Spring and Spring Boot Fundamentals
Published byO'Reilly Media, Inc.
What is this learning path about, and why is it important?
For many developers, Spring is the go-to framework for quickly and easily creating web-based enterprise applications. With its comprehensive ecosystem that includes an extensive array of tools and testing capabilities, Spring relieves developers of much of the drudge work when building out web-based, RESTful applications. Spring Boot helps out even further by enabling autoconfiguration of many of the tedious chores that you need to do when starting a new project.
In this learning path, designed for basic- to intermediate-level web application developers, you’ll examine the Spring approach to development as you explore the fundamentals that drive this powerful application framework. You’ll see how to build applications from scratch and then test and manage those applications. You’ll also look at Spring’s Model-View-Controller (MVC) framework as well as ways to save your data using the JdbcTemplate, JPA support, and Spring Data framework. When you’ve completed this learning path, you’ll be well on your way to being able to rapidly create web-based, RESTful services and applications.
What you’ll learn—and how you can apply it
- How to create new applications with Spring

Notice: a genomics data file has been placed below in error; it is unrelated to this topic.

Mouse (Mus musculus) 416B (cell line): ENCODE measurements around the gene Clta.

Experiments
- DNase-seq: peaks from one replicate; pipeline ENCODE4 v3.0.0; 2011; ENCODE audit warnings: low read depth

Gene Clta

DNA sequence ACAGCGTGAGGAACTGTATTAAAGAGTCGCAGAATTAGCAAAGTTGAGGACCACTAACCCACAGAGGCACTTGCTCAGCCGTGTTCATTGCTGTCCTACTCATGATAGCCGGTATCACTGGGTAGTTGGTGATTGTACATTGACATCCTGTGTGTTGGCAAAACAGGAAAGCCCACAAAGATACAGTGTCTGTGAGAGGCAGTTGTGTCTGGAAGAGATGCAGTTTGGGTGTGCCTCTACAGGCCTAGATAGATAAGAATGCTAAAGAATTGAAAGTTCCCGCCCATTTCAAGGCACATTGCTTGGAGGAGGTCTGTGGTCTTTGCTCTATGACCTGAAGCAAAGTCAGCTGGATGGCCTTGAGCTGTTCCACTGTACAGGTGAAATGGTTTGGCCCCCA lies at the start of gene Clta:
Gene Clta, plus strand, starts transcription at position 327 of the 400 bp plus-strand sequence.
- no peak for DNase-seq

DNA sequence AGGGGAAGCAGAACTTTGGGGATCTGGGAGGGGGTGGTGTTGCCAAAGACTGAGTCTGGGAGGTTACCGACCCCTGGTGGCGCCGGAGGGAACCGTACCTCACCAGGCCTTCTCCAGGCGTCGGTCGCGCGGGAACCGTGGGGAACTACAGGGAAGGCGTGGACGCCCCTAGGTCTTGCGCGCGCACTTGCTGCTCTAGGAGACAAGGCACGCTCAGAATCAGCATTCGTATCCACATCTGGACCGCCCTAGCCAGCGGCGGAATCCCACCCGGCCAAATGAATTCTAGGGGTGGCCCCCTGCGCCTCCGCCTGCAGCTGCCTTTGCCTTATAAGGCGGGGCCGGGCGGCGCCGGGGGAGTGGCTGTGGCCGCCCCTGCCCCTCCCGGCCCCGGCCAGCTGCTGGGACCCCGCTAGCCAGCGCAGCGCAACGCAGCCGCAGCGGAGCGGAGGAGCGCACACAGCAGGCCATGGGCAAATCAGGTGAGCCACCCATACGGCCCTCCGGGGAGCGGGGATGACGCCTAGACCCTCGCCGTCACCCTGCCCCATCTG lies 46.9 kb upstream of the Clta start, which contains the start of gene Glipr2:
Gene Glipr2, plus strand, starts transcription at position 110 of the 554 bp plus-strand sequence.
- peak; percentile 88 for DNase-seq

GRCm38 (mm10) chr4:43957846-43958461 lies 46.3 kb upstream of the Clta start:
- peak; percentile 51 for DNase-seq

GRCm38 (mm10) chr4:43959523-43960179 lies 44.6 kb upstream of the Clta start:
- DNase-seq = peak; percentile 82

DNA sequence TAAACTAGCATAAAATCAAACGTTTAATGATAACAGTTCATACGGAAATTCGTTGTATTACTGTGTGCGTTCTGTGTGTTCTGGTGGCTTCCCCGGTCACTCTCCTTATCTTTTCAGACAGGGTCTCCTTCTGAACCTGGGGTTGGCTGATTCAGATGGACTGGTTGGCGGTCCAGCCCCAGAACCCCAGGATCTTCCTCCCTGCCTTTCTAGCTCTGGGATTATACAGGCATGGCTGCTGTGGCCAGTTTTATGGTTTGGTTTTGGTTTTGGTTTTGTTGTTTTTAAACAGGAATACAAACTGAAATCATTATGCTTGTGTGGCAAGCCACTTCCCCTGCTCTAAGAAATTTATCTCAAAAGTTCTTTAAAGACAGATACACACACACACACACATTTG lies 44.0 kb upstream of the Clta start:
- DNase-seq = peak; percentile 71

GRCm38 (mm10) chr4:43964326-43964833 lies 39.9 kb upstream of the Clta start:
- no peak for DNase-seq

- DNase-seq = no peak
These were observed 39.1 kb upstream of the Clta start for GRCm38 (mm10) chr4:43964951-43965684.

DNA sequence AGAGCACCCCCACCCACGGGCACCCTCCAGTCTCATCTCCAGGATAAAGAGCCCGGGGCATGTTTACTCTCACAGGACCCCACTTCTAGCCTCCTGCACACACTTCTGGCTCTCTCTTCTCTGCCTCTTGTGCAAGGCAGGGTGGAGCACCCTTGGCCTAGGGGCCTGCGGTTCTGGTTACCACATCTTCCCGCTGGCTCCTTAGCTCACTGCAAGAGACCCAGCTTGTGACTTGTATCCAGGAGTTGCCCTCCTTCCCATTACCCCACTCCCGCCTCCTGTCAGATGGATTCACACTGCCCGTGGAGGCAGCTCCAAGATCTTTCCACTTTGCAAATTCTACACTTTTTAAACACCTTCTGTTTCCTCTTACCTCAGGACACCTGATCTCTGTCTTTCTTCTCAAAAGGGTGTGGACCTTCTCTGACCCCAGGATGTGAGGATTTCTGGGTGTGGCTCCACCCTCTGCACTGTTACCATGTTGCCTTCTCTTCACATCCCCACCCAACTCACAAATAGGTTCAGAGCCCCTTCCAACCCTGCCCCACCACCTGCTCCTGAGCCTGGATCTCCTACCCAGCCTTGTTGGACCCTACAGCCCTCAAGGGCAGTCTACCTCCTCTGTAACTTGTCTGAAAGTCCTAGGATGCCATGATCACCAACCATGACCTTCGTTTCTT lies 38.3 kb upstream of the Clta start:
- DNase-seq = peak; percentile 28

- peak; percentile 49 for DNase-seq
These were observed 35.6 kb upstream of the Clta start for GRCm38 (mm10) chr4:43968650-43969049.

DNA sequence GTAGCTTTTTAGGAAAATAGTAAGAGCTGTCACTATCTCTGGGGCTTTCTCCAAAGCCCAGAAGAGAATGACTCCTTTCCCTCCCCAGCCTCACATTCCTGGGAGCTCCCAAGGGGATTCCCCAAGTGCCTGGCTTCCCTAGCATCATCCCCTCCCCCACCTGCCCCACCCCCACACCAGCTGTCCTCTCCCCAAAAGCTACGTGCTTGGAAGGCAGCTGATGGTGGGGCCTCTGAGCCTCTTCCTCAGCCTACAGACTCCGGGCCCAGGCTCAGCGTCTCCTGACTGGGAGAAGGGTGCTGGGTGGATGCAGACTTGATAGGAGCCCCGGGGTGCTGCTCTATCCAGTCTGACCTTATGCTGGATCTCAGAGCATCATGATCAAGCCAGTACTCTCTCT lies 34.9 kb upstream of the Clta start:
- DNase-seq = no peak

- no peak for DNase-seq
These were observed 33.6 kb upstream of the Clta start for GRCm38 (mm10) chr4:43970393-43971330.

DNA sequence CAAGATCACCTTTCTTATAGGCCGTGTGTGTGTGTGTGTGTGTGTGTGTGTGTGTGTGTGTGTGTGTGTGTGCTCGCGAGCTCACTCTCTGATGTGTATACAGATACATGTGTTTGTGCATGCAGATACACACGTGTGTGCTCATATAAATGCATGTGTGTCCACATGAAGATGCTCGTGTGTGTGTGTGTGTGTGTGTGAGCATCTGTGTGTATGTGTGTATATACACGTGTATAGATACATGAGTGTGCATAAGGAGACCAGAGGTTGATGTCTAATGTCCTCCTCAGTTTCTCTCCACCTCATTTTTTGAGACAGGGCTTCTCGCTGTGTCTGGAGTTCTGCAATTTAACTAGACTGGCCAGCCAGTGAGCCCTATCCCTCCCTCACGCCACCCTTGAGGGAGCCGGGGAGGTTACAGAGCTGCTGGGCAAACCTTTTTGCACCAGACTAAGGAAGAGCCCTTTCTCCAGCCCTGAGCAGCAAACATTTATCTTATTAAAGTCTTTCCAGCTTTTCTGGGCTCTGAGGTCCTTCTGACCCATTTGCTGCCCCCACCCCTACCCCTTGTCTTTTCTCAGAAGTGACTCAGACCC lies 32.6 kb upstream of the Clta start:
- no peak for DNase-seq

- How to build web applications using Spring's MVC framework
- How to create executable RESTful web services
- How to persist data using Spring's JdbcTemplate, JPA support, and Spring Data framework
- How to do transactional tests for your system
This learning path is for you because…
- You're a developer who wants to write web apps or REST-based services
- You have a Java background (or other related language) and want to work with Spring
- You're interested in the Spring ecosystem of projects
- You should be comfortable with Java, either through training or equivalent experience
- Some knowledge of web development techniques using a Model-View-Controller framework would be helpful, but is not required
- Familiarity with persistence mechanisms for object-relational persistence (ORM), especially with tools like Hibernate, would be helpful
Materials or downloads needed in advance: None